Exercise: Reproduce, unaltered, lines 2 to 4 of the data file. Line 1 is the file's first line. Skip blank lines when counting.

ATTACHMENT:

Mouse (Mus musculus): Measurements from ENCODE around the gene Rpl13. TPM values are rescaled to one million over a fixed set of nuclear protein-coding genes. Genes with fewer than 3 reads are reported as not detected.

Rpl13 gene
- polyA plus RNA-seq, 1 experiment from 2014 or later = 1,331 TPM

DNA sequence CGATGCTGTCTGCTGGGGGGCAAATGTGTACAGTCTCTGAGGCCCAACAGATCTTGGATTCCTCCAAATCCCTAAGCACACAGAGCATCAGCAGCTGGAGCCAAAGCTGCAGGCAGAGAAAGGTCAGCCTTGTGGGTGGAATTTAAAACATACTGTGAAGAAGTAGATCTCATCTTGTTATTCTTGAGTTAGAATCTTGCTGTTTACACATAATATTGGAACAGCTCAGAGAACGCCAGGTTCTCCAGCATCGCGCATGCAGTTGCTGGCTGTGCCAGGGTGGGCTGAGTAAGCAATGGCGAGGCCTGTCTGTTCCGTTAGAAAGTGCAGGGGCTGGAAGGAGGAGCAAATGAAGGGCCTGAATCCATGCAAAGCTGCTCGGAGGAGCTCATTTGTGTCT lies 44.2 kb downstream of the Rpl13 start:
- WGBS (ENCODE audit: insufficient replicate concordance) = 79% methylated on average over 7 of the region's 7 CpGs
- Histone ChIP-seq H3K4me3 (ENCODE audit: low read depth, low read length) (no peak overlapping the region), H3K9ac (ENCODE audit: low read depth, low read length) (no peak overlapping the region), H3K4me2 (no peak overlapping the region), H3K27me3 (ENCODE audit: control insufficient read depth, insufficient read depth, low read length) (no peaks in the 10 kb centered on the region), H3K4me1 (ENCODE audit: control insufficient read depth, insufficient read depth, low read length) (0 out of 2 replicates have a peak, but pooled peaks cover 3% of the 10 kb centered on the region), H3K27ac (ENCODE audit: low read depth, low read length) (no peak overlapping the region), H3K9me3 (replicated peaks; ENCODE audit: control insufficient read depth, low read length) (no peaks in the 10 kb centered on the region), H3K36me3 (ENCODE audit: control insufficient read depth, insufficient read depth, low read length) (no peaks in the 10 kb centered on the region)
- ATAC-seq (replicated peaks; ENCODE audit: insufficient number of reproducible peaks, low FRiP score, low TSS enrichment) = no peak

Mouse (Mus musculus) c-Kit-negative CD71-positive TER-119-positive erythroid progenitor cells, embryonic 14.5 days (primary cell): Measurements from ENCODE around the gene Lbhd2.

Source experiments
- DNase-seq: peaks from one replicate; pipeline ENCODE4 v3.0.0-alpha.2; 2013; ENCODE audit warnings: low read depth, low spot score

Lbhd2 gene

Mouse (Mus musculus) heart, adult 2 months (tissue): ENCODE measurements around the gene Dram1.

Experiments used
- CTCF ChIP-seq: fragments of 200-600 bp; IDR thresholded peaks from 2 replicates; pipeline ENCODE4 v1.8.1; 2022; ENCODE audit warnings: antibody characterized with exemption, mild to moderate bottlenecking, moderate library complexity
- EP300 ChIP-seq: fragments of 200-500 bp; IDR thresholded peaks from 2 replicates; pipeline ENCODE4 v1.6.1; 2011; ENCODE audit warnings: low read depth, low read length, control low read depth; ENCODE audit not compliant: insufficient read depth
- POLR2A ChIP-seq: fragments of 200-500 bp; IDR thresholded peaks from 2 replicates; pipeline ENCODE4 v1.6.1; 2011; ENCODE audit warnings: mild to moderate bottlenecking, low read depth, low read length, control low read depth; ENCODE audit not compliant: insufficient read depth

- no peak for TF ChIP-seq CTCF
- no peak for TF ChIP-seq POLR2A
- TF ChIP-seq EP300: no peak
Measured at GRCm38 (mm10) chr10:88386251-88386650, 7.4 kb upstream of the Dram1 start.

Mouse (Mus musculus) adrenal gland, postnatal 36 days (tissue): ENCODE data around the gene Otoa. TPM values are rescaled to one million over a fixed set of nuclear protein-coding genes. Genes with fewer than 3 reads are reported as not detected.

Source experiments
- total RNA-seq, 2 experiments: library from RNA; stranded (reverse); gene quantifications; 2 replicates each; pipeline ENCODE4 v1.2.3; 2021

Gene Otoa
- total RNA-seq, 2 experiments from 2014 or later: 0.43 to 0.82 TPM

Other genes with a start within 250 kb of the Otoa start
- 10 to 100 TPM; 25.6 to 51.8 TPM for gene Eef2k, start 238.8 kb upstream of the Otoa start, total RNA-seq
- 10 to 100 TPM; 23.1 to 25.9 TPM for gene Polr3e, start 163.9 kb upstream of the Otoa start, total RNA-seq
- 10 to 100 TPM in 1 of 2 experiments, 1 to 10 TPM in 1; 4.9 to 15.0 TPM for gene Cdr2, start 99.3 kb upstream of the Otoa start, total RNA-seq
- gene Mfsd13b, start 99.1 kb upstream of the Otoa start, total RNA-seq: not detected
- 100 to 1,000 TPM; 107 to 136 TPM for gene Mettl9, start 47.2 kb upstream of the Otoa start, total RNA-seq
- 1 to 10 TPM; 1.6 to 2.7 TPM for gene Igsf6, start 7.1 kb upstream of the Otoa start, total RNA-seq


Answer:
Rpl13 gene
- polyA plus RNA-seq, 1 experiment from 2014 or later = 1,331 TPM

DNA sequence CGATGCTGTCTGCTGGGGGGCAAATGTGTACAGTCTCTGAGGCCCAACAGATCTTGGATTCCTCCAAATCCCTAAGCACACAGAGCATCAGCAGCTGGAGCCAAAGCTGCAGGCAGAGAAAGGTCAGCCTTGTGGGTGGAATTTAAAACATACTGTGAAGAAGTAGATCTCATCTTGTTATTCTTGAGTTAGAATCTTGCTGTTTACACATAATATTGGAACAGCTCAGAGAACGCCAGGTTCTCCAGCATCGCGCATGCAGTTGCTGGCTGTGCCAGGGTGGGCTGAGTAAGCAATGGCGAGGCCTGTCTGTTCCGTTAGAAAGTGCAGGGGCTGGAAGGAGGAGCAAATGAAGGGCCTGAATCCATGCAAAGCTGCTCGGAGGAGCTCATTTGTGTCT lies 44.2 kb downstream of the Rpl13 start: